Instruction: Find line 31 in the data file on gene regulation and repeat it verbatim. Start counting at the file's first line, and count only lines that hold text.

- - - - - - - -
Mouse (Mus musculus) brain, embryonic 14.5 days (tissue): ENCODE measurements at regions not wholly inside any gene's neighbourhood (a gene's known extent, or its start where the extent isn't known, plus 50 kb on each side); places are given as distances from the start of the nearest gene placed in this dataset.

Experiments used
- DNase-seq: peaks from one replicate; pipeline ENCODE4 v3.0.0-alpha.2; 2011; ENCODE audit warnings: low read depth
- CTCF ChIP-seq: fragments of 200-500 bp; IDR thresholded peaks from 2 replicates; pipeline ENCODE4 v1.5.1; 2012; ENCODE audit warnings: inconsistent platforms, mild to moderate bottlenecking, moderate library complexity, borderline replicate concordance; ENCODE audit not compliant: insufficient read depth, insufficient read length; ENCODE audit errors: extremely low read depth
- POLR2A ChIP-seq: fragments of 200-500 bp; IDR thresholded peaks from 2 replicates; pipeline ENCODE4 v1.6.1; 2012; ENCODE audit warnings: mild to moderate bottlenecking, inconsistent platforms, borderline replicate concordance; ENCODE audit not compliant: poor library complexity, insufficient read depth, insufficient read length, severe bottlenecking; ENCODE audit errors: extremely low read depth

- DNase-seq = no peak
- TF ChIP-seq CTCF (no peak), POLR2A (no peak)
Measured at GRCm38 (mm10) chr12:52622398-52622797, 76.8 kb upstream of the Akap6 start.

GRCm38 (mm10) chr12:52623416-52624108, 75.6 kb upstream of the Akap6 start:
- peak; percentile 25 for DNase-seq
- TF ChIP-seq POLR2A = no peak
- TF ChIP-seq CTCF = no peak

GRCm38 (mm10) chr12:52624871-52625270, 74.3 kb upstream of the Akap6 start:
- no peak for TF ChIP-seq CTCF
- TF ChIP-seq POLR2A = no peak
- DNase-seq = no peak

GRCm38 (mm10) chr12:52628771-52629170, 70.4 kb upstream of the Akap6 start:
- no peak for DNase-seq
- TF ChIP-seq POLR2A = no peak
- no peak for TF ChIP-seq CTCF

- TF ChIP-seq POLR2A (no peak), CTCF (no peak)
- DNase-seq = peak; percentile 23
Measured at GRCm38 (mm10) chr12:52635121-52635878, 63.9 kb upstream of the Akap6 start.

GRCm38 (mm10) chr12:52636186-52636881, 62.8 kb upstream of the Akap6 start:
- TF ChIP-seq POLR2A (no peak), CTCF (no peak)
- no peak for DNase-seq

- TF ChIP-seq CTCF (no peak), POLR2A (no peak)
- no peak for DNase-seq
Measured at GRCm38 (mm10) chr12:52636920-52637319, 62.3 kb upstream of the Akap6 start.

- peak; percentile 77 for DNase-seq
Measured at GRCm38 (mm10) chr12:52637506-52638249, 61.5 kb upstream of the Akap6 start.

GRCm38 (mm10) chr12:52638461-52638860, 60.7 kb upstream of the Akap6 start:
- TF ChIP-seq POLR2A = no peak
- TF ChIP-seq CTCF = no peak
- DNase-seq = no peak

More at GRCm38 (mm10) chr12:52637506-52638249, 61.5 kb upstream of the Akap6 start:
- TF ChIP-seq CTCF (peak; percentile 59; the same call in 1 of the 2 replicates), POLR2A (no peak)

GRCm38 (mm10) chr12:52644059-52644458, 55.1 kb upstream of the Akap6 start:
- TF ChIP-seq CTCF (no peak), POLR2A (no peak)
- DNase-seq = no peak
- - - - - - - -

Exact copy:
Measured at GRCm38 (mm10) chr12:52637506-52638249, 61.5 kb upstream of the Akap6 start.